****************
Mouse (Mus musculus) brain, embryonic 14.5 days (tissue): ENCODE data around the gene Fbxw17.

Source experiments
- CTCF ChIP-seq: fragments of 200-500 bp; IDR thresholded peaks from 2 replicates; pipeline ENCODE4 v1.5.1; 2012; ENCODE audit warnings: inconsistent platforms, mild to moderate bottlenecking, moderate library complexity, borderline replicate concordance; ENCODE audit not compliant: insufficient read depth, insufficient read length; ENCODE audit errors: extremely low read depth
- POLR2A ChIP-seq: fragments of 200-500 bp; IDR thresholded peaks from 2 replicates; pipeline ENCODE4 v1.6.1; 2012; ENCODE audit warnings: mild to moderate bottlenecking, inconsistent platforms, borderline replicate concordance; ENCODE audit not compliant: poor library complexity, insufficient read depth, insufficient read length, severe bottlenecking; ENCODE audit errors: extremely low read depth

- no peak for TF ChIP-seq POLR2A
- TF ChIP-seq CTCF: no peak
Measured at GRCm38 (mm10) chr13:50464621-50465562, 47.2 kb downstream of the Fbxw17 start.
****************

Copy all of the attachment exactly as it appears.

Mouse (Mus musculus) brain, embryonic 14.5 days (tissue): ENCODE data around the gene Fbxw17.

Source experiments
- CTCF ChIP-seq: fragments of 200-500 bp; IDR thresholded peaks from 2 replicates; pipeline ENCODE4 v1.5.1; 2012; ENCODE audit warnings: inconsistent platforms, mild to moderate bottlenecking, moderate library complexity, borderline replicate concordance; ENCODE audit not compliant: insufficient read depth, insufficient read length; ENCODE audit errors: extremely low read depth
- POLR2A ChIP-seq: fragments of 200-500 bp; IDR thresholded peaks from 2 replicates; pipeline ENCODE4 v1.6.1; 2012; ENCODE audit warnings: mild to moderate bottlenecking, inconsistent platforms, borderline replicate concordance; ENCODE audit not compliant: poor library complexity, insufficient read depth, insufficient read length, severe bottlenecking; ENCODE audit errors: extremely low read depth

- no peak for TF ChIP-seq POLR2A
- TF ChIP-seq CTCF: no peak
Measured at GRCm38 (mm10) chr13:50464621-50465562, 47.2 kb downstream of the Fbxw17 start.